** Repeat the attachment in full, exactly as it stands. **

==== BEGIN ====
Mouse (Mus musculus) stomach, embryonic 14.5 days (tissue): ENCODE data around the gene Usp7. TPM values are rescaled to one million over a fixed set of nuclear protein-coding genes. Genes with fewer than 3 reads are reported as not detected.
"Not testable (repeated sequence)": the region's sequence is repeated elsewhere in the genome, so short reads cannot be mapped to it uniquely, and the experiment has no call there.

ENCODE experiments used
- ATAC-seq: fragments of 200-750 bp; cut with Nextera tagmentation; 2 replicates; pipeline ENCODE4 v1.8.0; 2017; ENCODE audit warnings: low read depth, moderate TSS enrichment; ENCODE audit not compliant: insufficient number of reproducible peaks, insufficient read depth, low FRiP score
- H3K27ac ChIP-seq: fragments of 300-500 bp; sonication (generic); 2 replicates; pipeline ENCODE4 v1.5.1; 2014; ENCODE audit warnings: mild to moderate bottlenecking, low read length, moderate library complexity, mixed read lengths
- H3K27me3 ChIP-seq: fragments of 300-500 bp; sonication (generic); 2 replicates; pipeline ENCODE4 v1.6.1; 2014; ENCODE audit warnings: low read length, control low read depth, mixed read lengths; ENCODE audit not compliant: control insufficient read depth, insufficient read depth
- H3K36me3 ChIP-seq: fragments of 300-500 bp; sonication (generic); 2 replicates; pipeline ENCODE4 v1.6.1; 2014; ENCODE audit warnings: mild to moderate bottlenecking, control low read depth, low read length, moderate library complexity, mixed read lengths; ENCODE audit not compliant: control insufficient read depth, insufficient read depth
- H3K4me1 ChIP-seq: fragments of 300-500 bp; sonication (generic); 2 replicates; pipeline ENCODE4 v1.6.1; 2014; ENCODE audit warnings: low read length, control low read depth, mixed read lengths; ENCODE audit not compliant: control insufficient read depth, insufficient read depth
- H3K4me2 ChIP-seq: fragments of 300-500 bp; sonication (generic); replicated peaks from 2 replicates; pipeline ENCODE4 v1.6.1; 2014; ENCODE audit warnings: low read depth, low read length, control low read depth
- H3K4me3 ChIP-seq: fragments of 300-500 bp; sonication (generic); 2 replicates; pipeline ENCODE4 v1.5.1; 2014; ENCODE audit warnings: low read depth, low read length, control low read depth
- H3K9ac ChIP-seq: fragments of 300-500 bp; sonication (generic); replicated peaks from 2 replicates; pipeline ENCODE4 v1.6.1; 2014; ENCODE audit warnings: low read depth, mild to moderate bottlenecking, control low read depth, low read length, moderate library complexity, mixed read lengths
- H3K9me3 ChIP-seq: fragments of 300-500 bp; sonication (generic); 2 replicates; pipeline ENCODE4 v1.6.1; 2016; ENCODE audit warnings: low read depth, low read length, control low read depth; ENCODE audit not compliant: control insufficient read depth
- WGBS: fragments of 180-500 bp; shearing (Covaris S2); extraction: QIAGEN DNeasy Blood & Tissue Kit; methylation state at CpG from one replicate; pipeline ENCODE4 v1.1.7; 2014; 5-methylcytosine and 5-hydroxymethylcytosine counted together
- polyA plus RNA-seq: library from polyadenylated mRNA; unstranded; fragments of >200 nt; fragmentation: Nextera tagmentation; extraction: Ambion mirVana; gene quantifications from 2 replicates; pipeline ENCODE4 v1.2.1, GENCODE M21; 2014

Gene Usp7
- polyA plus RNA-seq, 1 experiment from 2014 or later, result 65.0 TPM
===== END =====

Mouse (Mus musculus) stomach, embryonic 14.5 days (tissue): ENCODE data around the gene Usp7. TPM values are rescaled to one million over a fixed set of nuclear protein-coding genes. Genes with fewer than 3 reads are reported as not detected.
"Not testable (repeated sequence)": the region's sequence is repeated elsewhere in the genome, so short reads cannot be mapped to it uniquely, and the experiment has no call there.

ENCODE experiments used
- ATAC-seq: fragments of 200-750 bp; cut with Nextera tagmentation; 2 replicates; pipeline ENCODE4 v1.8.0; 2017; ENCODE audit warnings: low read depth, moderate TSS enrichment; ENCODE audit not compliant: insufficient number of reproducible peaks, insufficient read depth, low FRiP score
- H3K27ac ChIP-seq: fragments of 300-500 bp; sonication (generic); 2 replicates; pipeline ENCODE4 v1.5.1; 2014; ENCODE audit warnings: mild to moderate bottlenecking, low read length, moderate library complexity, mixed read lengths
- H3K27me3 ChIP-seq: fragments of 300-500 bp; sonication (generic); 2 replicates; pipeline ENCODE4 v1.6.1; 2014; ENCODE audit warnings: low read length, control low read depth, mixed read lengths; ENCODE audit not compliant: control insufficient read depth, insufficient read depth
- H3K36me3 ChIP-seq: fragments of 300-500 bp; sonication (generic); 2 replicates; pipeline ENCODE4 v1.6.1; 2014; ENCODE audit warnings: mild to moderate bottlenecking, control low read depth, low read length, moderate library complexity, mixed read lengths; ENCODE audit not compliant: control insufficient read depth, insufficient read depth
- H3K4me1 ChIP-seq: fragments of 300-500 bp; sonication (generic); 2 replicates; pipeline ENCODE4 v1.6.1; 2014; ENCODE audit warnings: low read length, control low read depth, mixed read lengths; ENCODE audit not compliant: control insufficient read depth, insufficient read depth
- H3K4me2 ChIP-seq: fragments of 300-500 bp; sonication (generic); replicated peaks from 2 replicates; pipeline ENCODE4 v1.6.1; 2014; ENCODE audit warnings: low read depth, low read length, control low read depth
- H3K4me3 ChIP-seq: fragments of 300-500 bp; sonication (generic); 2 replicates; pipeline ENCODE4 v1.5.1; 2014; ENCODE audit warnings: low read depth, low read length, control low read depth
- H3K9ac ChIP-seq: fragments of 300-500 bp; sonication (generic); replicated peaks from 2 replicates; pipeline ENCODE4 v1.6.1; 2014; ENCODE audit warnings: low read depth, mild to moderate bottlenecking, control low read depth, low read length, moderate library complexity, mixed read lengths
- H3K9me3 ChIP-seq: fragments of 300-500 bp; sonication (generic); 2 replicates; pipeline ENCODE4 v1.6.1; 2016; ENCODE audit warnings: low read depth, low read length, control low read depth; ENCODE audit not compliant: control insufficient read depth
- WGBS: fragments of 180-500 bp; shearing (Covaris S2); extraction: QIAGEN DNeasy Blood & Tissue Kit; methylation state at CpG from one replicate; pipeline ENCODE4 v1.1.7; 2014; 5-methylcytosine and 5-hydroxymethylcytosine counted together
- polyA plus RNA-seq: library from polyadenylated mRNA; unstranded; fragments of >200 nt; fragmentation: Nextera tagmentation; extraction: Ambion mirVana; gene quantifications from 2 replicates; pipeline ENCODE4 v1.2.1, GENCODE M21; 2014

Gene Usp7
- polyA plus RNA-seq, 1 experiment from 2014 or later, result 65.0 TPM